Minnesota recently passed legislation that allows either a credit or a deduction for Minnesotans saving for college through a 529 savings plan. The tax credit and new deductions aren’t limited to in-state 529 college savings plans, but to any 529 college savings plans or accounts.
In addition, the tax credit or deduction applies to all contributions that were made in the 2017 taxable year.
This deduction only applies to state taxable income. Contributions are not deductible on federal taxable income. However, earnings from these contributions are not subject to federal tax.
Here’s what you need to know about the new Minnesota legislation – a person can claim only the credit or the deduction:
- Individuals can take up to a $1,500 state tax deduction (or $3,000 if filing taxes jointly) on an annual basis regardless of income level. There are no income phase-outs for the deduction.
- For those who contribute up to $500, a 50% in-state tax credit is available. The credit is phased out for those with an AGI-adjusted gross income starting at $75,000 a year.
What is a 529 College Savings Plan?
A 529 plan, also known as a qualified tuition plan, is a means of saving for higher education for a designated beneficiary. In addition to the contributions now qualifying for a tax deduction or credit for Minnesota taxpayers, the investment earnings grow tax deferred.
Contributions are limited to the amount a beneficiary needs for educational expenses. The beneficiary can use the funds in a 529 account for qualified expenses, such as tuition, books, supplies, room and board, computer technology, computer-related equipment and internet access. If the original beneficiary does not go to college, the account holder can change the beneficiary to another member of the family. The purchaser of the account, instead of the beneficiary, controls the funds until they are withdrawn.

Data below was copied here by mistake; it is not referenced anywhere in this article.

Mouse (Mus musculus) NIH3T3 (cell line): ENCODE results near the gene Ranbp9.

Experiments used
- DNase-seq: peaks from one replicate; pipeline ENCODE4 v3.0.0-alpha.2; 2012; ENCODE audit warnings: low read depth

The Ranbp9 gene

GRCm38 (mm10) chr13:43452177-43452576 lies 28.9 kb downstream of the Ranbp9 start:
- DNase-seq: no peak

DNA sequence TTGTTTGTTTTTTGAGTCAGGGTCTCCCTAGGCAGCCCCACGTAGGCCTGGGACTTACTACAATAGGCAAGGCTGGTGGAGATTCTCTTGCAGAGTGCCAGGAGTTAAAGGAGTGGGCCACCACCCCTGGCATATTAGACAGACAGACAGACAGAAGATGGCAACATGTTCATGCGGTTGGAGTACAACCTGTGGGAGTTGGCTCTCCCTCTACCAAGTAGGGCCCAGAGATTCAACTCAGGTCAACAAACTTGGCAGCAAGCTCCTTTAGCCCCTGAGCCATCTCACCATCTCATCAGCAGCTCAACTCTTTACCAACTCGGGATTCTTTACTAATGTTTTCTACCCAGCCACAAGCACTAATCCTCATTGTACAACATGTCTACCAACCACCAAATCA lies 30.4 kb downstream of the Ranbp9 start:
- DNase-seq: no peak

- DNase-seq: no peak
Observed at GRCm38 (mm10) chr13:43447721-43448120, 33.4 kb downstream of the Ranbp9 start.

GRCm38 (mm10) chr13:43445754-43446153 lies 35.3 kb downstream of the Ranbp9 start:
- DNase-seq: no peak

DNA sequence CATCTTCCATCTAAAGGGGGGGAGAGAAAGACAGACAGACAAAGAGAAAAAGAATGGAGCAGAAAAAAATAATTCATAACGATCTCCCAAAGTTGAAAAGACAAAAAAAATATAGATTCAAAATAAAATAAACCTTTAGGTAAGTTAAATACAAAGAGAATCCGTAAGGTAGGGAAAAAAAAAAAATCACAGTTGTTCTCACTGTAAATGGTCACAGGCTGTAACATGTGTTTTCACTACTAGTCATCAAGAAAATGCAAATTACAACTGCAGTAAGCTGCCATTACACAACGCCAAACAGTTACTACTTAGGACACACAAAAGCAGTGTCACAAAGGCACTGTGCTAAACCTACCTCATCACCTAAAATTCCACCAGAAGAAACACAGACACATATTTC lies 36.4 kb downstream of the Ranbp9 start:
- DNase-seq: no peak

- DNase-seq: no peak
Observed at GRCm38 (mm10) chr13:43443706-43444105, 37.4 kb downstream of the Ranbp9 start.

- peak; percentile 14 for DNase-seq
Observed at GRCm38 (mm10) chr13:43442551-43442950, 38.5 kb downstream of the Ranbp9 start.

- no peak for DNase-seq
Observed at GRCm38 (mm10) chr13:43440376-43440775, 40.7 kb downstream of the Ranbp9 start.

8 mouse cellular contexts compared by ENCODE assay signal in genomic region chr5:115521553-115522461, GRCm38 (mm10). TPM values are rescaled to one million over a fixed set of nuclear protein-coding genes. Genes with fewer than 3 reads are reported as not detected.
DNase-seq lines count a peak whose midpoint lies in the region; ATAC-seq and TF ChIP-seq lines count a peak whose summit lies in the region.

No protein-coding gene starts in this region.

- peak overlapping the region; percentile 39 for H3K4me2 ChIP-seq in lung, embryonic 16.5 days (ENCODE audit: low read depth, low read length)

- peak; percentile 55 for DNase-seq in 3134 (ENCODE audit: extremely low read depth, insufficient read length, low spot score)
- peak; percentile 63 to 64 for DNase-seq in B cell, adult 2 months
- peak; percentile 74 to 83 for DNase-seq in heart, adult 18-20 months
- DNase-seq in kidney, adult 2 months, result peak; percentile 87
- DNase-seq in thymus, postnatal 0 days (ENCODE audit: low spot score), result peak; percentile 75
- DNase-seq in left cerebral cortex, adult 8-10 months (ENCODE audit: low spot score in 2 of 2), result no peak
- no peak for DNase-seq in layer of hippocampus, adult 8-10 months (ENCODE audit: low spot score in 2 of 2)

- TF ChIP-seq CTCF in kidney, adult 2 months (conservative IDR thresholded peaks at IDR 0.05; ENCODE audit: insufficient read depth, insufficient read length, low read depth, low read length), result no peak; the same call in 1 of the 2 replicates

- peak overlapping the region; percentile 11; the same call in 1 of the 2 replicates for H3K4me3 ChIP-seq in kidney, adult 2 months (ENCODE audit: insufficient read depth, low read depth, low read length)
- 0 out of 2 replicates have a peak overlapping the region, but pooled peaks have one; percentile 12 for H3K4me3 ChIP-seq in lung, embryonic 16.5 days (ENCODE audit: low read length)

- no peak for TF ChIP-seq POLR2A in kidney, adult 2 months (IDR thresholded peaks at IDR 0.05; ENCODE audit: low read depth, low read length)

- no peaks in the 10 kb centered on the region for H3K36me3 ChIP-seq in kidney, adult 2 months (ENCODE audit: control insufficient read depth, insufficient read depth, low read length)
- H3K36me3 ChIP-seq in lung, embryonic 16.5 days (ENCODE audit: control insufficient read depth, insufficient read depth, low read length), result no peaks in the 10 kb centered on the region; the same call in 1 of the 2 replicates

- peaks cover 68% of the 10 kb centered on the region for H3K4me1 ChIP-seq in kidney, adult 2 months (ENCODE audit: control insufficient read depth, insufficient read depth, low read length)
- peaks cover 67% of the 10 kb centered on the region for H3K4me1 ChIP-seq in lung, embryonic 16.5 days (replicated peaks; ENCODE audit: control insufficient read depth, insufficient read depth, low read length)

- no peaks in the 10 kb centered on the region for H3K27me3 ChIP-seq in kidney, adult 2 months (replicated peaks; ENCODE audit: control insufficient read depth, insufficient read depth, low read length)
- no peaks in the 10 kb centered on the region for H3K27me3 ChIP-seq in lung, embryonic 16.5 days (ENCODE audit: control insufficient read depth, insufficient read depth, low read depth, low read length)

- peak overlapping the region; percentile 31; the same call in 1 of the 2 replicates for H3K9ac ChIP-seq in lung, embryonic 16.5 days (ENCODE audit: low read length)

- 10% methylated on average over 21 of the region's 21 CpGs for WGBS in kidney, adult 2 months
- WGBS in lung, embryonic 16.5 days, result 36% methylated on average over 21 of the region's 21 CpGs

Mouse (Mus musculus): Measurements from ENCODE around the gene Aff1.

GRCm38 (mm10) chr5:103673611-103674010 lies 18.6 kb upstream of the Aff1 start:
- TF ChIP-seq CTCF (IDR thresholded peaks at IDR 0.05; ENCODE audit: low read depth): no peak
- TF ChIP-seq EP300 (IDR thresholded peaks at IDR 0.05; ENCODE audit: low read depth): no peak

There are two types of 529 plans. With a pre-paid tuition plan, the cost of tuition is locked into current prices. With a savings plan, the sponsor accumulates future college funds through contributions and investments. All 529 plans conform to federal guidelines, but specifics in the plans vary from state to state. Because 529 plans have no residency restrictions, sponsors can invest in plans in any state.
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The opinions voiced in this material are for general information only and are not intended to provide specific advice or recommendations for any individual.
Prior to investing in a 529 Plan investors should consider whether the investor’s or designated beneficiary’s home state offers any state tax or other benefits that are only available for investments in such state’s qualified tuition program.
Withdrawals used for qualified expenses are federally tax free. Tax treatment at the state level may vary.
This information is not intended to be a substitute for specific individualized tax advice. We suggest that you discuss your specific tax issues with a qualified tax advisor.